Also blatantly apparent were the limitations of the?seven-speed setup. While fine for commuting and leisure riding in Adelaide, Austin or East Anglia, riders living in Sydney, Sheffield or San Francisco may find it simply does not have enough range when you’ve lost your grunt when forced to take hilly routes. This is less than ideal when creeping up roads with gradients closing in on double-digit percentages. After all, there is nothing worse than arriving at the office after just a short pedal and feeling the need for a shower.

However, on flat roads and rolling hills, we found the Pave i7 to be an exceptional ride. The longer lasting, lower maintenance belt-drive and internal gear systems provide a silent, almost seamless ride void of rattles and clicks often associated with chain-driven, multi-speed external gearsets. The belt also requires no oil, so say goodbye to messy grease stains on the legs or worse – your trousers.

The belt is tensioned via turning the eccentric assembly within the frame. unfortunately it's an extra component that can creak - as ours did:

The belt is tensioned via turning the eccentric assembly within the frame. Unfortunately it’s an extra component that can creak – as ours did

Unfortunately it wasn’t all perfect, with the crankset/bottom bracket on our test sample making some groaning noise under stress. A little grease fixed it right up, but this requires specialty tools – something to consider, because the bike is often sold online and shipped to your door in a box.

The Pave i7 floats effortlessly over the tarmac, especially with the 700×35c Schwalbe Citizen tyres mounted on Rigida alloy double-wall wheels. The Citizens are bulletproof and possess enough grooved traction channels to keep you both puncture- and worry-free on your daily commute, even under damp conditions. The Pave i7 feels both stable and responsive and, fitted with an Entity road saddle, its ride is anything but harsh.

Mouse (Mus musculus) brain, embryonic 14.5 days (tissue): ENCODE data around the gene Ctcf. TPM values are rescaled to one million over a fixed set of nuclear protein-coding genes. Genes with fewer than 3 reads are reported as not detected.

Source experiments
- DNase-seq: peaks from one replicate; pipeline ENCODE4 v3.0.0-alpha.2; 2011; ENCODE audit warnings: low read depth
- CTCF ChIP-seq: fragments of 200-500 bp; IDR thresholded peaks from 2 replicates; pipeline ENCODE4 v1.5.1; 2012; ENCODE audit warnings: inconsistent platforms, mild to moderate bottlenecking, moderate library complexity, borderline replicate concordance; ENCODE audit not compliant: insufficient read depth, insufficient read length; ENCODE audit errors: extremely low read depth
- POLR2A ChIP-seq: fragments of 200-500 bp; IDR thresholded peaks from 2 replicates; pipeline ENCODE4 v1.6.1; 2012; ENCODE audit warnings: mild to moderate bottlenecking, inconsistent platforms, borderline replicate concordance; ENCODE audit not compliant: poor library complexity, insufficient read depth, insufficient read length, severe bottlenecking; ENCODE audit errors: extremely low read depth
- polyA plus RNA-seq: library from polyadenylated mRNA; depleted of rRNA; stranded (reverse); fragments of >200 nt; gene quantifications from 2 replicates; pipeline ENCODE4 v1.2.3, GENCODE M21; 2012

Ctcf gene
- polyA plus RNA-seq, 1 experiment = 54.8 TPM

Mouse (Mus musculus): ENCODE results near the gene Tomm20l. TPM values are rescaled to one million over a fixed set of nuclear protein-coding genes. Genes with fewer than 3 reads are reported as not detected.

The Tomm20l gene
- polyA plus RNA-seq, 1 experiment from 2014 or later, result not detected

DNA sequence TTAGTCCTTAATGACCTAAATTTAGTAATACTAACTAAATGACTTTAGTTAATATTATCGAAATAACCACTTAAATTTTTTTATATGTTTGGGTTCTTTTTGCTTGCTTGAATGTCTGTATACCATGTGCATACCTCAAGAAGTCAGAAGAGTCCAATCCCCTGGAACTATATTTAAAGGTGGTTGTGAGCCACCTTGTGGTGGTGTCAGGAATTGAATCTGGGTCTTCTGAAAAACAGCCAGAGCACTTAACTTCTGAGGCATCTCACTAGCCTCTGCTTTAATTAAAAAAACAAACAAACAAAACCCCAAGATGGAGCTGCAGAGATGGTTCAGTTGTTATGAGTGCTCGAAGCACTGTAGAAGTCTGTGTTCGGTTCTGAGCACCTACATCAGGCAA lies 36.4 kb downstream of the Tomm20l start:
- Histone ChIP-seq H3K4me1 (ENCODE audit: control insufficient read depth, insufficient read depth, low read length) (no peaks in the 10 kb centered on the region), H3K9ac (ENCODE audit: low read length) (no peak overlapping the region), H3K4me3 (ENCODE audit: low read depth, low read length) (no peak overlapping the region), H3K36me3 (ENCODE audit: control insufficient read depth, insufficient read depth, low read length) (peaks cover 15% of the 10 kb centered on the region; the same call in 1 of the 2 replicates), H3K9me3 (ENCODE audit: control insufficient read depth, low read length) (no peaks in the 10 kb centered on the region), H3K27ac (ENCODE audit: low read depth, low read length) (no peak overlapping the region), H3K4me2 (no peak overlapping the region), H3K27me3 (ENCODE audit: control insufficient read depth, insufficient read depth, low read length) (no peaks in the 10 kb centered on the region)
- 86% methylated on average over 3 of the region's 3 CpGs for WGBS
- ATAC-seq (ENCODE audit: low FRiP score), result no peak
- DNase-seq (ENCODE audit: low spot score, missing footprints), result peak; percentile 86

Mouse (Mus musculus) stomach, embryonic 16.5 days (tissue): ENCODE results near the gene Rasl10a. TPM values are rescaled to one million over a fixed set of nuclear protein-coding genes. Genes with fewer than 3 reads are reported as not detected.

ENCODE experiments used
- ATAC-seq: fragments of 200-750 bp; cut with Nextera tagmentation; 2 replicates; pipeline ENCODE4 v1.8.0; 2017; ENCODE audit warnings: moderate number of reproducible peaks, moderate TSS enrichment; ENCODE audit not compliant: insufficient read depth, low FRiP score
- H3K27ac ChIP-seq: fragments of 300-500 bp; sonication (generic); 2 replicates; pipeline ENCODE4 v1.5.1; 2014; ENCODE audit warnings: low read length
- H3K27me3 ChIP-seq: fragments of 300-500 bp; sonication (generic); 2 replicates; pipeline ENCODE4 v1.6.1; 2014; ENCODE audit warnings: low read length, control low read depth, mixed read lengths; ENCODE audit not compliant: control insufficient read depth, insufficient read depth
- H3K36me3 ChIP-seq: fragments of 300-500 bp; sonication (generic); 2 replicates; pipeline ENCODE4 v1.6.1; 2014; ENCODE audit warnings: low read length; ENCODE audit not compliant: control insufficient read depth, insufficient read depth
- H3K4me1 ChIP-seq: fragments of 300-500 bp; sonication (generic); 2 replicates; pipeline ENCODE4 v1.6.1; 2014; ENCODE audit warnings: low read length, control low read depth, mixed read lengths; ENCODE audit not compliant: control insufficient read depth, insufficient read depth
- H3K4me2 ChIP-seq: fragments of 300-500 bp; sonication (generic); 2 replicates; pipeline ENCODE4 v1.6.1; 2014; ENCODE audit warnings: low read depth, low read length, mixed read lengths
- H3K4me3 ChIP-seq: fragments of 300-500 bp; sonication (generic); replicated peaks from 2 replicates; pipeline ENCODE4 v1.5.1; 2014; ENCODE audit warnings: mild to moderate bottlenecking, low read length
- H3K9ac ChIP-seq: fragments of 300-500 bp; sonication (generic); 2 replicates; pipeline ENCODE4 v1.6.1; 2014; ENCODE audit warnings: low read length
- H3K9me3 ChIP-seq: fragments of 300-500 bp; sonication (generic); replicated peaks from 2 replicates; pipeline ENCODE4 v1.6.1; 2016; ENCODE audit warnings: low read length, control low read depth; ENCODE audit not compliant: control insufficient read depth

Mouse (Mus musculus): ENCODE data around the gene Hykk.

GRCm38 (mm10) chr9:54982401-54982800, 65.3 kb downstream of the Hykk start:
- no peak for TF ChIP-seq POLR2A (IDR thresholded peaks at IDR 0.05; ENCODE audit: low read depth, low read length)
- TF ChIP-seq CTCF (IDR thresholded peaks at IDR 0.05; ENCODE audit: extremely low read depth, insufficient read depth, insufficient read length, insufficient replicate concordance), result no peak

Standard v-brakes work just fine, but a little rain will cause a quick loss in performance. disc brakes often more consistent performance and greater durability:

Standard V-brakes work just fine, but a little rain will cause a quick loss in performance. Disc brakes offer more consistent performance and greater durability

For stopping action, the i7 uses Tektro levers connected to alloy V-brakes, which are adequate, but not as precise as disc brakes, especially over rain-kissed roads.

With just two sizes available, the Pave gives up the precise fit offered by bikes available in a greater range. Even so, we were perfectly comfortable for shorter journeys – and the quick release adjustable seat post makes for a quick fitting process.

The final verdict is simple. At this price, with carbon belt-drive and Shimano Nexus hub gearing, Polygon’s Pave i7 is a fantastic buy if you live in flatter areas. If your home’s in more mountainous urban territory, however, you might want to consider Polygon’s pricier (AU$2,199) sibling, the Zenith Di2, which features Shimano’s Alfine 11-speed internal drive hub system and has disc brakes to boot.